We also read about the Gerasene demoniac in Matthew’s Gospel, but I didn’t comment then knowing that Mark’s Gospel contains the most detailed report. Matthew reported two demon-possessed men (Matt. 8:28), whereas Mark and Luke reported only one. Keep in mind that Matthew was an eyewitness (Mark 3:18). If Mark and Luke knew there were two demoniacs, they may have simply focused on one of them. Some folks spotlight little discrepancies like these to prove the Bible can’t be trusted, but that seems quite foolish to me in light of the fact that 99% of what Matthew, Mark and Luke report harmonize perfectly. What real difference does it make if Jesus delivered one or two men that day?
Again we read of a demon who, animating himself through a man, bowed before Jesus, fearful of being tormented “before the time,” according to Matthew (Matt. 8:29). Demons have no hope of salvation, and apparently anticipate with terror the day when they will be cast into the lake of fire with Satan, whom Scripture tells us will be tormented there “day and night forever and ever” (Rev. 20:10). How tragic it is that humans, who, unlike demons, have an opportunity to find forgiveness, choose instead to waltz through life, never once bowing before the only One who can save them from the lake of fire.
The legion of demons in this man made him supernaturally strong—enough to break chains. No doubt everyone in his region was terrified of him. The demon in him, however, was terrified of Jesus, begging not to be tormented! In light of this, what a dishonor it is to Jesus when Christians are fearful of demons. It is like elephants being afraid of mice! The truth is, demons are terrified of Christ who lives in us!
We can only speculate how this man became so possessed. I think it is safe to say, however, that he was not simply walking along one day, perfectly in his right mind, when suddenly a demon jumped inside of him and instantly turned him into a raving lunatic. Rather, it seems much more likely that the man began to entertain demonic thoughts, and he slowly became obsessed. Gradually, as he continually yielded, his condition grew worse, until his downward spiral took him beyond obsession to oppression and then possession. Satan gains entrance through people’s thoughts, and thus he can be kept at bay by simply following Paul’s admonition to dwell upon whatever is true, honorable, right, pure and so on (Phil. 4:8).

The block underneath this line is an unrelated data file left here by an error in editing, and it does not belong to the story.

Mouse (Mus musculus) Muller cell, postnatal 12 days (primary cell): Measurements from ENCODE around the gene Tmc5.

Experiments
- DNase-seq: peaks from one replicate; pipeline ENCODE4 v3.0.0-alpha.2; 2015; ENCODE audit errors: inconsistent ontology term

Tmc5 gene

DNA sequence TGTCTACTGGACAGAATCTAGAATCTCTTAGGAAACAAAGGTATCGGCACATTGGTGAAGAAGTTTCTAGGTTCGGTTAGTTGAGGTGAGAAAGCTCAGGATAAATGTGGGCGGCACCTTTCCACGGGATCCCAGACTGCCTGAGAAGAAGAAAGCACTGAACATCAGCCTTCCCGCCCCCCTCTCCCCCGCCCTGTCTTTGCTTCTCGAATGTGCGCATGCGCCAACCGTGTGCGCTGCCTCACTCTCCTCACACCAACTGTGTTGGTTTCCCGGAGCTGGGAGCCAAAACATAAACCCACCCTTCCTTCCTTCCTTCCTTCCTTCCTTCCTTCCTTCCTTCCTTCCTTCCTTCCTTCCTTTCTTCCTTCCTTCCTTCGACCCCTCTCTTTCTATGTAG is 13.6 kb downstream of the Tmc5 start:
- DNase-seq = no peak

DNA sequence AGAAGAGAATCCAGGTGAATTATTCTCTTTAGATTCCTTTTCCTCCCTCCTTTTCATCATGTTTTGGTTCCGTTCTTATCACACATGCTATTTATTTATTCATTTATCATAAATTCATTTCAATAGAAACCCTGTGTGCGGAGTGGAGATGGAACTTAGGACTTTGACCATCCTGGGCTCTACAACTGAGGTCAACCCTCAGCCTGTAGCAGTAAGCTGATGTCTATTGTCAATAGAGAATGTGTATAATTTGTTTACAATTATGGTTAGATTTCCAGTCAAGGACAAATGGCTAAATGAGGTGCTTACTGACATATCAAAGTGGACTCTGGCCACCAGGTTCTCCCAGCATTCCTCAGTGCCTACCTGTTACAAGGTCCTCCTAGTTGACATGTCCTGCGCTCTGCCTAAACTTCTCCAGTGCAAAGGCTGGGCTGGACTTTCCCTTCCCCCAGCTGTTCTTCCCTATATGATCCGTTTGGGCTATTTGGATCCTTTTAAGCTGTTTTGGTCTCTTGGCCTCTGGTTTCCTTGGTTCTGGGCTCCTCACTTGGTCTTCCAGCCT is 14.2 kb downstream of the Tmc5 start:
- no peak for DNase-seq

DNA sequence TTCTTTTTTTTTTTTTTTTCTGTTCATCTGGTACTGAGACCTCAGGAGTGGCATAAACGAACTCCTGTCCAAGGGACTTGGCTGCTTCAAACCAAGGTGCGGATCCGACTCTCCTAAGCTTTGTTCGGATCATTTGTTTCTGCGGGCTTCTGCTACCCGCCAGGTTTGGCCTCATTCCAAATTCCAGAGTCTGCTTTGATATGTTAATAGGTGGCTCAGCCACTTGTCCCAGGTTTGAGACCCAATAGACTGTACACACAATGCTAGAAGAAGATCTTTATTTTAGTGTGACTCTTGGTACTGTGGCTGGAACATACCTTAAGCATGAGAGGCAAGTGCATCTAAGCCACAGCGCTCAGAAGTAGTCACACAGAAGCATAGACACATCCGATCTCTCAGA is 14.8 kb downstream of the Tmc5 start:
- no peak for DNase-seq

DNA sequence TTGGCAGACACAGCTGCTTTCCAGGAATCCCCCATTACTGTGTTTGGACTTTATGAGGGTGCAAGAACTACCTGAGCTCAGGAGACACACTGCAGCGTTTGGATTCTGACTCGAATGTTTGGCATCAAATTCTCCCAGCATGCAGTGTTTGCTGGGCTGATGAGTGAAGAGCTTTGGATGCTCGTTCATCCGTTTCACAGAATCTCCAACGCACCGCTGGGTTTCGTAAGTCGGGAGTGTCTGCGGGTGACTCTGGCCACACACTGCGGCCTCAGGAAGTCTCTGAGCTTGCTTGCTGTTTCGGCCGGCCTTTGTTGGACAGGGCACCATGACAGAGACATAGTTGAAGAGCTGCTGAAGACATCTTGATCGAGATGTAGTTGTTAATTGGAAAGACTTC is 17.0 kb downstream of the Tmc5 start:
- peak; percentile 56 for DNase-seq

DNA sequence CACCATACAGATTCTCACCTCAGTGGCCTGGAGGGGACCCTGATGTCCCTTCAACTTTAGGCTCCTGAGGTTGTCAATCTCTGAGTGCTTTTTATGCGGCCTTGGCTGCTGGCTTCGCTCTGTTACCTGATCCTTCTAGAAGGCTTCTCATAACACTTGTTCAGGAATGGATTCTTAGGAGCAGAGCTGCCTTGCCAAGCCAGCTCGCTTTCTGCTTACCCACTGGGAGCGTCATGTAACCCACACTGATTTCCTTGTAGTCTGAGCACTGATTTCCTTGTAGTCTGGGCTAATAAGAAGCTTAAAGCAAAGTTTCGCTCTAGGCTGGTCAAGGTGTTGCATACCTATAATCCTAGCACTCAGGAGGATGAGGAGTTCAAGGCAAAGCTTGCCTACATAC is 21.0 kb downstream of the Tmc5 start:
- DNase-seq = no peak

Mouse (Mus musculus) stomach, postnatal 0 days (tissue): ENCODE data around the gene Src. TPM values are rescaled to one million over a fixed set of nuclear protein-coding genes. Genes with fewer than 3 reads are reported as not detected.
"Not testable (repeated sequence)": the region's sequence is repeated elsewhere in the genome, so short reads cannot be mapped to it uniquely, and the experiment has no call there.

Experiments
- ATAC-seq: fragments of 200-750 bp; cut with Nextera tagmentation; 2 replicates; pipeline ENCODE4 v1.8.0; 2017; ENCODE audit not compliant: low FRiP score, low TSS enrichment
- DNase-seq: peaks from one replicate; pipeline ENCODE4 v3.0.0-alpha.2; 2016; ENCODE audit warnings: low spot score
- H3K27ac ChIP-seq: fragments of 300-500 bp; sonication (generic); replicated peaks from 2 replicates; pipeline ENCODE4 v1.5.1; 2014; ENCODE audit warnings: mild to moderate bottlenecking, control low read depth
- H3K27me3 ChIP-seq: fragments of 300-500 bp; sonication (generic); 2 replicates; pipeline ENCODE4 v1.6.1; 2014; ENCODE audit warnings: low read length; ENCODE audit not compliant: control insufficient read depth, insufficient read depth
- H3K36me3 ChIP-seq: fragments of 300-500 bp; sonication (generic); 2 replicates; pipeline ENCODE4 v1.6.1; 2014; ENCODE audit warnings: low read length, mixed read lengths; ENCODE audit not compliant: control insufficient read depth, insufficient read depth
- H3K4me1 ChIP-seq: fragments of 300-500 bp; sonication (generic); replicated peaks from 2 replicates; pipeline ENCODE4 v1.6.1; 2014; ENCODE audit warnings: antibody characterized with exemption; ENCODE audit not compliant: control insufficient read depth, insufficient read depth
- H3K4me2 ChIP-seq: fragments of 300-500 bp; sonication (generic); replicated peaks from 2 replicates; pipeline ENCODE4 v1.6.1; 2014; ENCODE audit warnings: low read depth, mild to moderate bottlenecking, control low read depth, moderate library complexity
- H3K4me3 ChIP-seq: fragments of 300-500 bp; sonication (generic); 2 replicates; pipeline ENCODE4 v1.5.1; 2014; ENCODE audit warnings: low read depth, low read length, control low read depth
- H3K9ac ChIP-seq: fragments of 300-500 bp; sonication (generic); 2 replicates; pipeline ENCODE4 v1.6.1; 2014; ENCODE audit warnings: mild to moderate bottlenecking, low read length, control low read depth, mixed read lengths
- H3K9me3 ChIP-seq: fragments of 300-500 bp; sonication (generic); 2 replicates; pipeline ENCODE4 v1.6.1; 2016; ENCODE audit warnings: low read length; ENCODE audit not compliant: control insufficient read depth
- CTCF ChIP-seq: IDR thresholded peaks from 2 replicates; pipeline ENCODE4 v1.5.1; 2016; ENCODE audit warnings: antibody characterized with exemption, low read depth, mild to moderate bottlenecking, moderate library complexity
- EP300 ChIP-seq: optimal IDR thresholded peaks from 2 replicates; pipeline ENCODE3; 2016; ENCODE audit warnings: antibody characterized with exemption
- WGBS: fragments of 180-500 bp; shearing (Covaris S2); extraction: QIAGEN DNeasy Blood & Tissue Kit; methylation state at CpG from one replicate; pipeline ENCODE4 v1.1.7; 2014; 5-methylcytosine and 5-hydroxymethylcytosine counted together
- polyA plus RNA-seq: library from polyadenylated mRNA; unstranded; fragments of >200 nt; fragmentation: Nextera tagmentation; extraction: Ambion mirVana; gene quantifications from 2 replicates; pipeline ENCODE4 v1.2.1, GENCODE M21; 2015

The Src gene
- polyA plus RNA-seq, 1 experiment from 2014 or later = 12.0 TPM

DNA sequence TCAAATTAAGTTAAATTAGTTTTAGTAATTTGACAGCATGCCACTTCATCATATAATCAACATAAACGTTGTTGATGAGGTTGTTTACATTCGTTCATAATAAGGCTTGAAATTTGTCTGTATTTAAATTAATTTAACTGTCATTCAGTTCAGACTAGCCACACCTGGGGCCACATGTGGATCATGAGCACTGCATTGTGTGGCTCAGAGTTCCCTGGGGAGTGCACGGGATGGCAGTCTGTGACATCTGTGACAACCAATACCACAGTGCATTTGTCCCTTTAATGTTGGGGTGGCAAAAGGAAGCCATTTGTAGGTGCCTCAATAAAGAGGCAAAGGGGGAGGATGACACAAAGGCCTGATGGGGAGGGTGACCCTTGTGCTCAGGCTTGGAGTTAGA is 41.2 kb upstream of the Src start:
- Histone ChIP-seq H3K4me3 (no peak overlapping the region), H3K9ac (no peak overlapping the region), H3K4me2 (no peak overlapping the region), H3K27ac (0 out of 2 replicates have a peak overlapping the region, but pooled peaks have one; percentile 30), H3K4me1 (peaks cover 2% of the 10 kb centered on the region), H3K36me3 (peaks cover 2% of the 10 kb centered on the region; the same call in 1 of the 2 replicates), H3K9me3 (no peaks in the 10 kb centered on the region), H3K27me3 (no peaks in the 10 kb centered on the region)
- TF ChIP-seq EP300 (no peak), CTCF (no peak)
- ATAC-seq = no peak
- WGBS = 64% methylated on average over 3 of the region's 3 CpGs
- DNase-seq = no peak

Apparently, at least 2,000 demons dwelled in that man, as that is how many pigs rushed into the Sea of Galilee. What a sight that would have been to see—2,000 pigs suddenly going berserk and committing suicide! It may seem rather unkind of Jesus to allow those demons to enter the pigs—unkind not only to the pigs, but also to the owners of those pigs, who lost a lot of money that day. Why didn’t Jesus forbid the demons to enter the pigs, especially in light of the fact that once those pigs were possessed, they were soon dead?
Some have speculated that, because pigs were considered unclean under the old covenant and Jews were forbidden to eat pork, Jesus was sending a strong message in that regard to the pig’s owners and everyone else. Personally, I don’t know. I do know, however, that the Son of God, maker of all things, not only owns “the cattle on a thousand hills” (Ps. 50:10), but all the pigs as well. He can do what He wants with them. I’ve noticed that the frequent natural disasters in the world, obviously permitted by God, regularly result in millions of dollars of losses. The Lord gives and the Lord takes away (Job 1:21). I do hope that stunning display of God’s power along the Sea of Galilee was enough to wake some sinners from their slumber! Better to lose your pigs and gain salvation than vice versa.
Although those demons had the sense to bow before Jesus, the people of the Gerasene region were not so wise, asking Jesus to leave them. He graciously complied, but left behind an evangelist with an amazing testimony.